Friday marks the 67th anniversary of the Allied liberation of notorious Nazi death camp Auschwitz. While commemoration events are held around the world, the centerpiece ceremony was at the site of the evil itself, the Auschwitz-Birkenau complex near Krakow, Poland.
Pnina Segal-Kaluszyner was a 6-year-old girl interned at the camp in 1945. She spoke at the Auschwitz ceremony on behalf of the victims and the dwindling number of survivors.
Segal-Kaluszyner, who was a member of a wealthy family in the city of Lodz, recalled when she was detained by the Nazis. “Everything was normal until we were put in the ghetto. My father got ill with typhus and was put in a special hospital for people with this disease,” she said according to a published version of the speeches.
“Germans were very worried about typhus getting spread. I don’t know what happened to my father. My mother never talked about it,” Segal-Kaluszyner added. “I don’t know whether he was killed or died.”
Standing where the horror took place, she recalled the day she arrived. “When the train arrived at the Birkenau ramp, the doors were opened. Outside, I remember, the Nazi soldiers were standing in their leather boots, big black dogs at their sides, very loud music was playing, strong smell of burning was in the air, and the sky was black from smoke.”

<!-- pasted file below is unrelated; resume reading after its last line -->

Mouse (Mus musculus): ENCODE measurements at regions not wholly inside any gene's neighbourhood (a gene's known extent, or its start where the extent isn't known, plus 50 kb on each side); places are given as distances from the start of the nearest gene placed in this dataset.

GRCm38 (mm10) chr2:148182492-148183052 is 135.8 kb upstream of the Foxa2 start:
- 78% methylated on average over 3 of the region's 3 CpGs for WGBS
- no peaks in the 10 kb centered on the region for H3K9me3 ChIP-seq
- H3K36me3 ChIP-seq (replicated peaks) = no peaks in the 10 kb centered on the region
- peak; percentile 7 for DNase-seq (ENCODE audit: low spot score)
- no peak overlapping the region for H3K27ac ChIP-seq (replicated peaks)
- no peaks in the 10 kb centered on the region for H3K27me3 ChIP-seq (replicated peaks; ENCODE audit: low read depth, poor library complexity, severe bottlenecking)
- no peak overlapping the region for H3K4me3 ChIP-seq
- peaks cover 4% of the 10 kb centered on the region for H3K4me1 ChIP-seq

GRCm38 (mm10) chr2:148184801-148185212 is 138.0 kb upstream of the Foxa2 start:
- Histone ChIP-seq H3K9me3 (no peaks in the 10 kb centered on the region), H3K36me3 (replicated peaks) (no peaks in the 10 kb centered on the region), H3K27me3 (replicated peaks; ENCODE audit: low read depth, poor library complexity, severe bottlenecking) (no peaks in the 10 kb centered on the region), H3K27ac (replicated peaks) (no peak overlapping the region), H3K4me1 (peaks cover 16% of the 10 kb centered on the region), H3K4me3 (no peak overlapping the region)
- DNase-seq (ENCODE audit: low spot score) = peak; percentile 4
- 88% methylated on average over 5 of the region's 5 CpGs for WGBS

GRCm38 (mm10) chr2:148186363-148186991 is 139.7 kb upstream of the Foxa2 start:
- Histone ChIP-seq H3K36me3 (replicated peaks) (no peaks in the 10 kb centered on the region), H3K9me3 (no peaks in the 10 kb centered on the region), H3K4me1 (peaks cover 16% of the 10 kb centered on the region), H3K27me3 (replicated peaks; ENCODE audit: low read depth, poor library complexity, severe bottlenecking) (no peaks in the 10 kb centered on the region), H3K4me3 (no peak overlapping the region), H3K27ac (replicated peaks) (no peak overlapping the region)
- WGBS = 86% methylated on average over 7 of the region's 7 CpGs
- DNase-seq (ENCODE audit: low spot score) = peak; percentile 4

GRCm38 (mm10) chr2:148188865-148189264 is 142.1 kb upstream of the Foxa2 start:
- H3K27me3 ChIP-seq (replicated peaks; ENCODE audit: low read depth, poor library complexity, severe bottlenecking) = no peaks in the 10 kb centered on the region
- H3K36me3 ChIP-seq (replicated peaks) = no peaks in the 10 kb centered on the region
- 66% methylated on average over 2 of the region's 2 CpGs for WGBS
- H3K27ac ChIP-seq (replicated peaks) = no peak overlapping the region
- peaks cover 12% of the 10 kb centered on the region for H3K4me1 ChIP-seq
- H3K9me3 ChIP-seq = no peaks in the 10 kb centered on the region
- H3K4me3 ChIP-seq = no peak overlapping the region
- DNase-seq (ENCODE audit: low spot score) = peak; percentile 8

Polish President Bronislaw Komorowski sent a letter to the ceremony to be read out: “It might seem that everything has already been said, that all the mourning has been lived through and all the grief exhausted. That is only true up to the moment when we find ourselves on the grounds of the camp.”
Historians estimate that between 1 million and 1.5 million were murdered at Auschwitz-Birkenau camp alone, with the majority being Jewish, but also Roma, Slavs, homosexuals, disabled people, and other dissidents were executed.
Jan. 27 was designated by the United Nations General Assembly as International Holocaust Remembrance Day in 2005.
U.N. High Commissioner for Human Rights Navi Pillay said that “every year we must make it a point to remember” the Holocaust, according to a transcript.
Pillay added that the U.N. chose to remember the day to ensure that “young people are aware of the important historical events, terrible as they may be” and so they can learn from past incidents.
“The Holocaust serves as a reminder of the perils of discrimination and intolerance, of just how powerful the incitement to racial hatred can be, and of the importance of intervening early to prevent such a tragedy from occurring again,” Pillay added.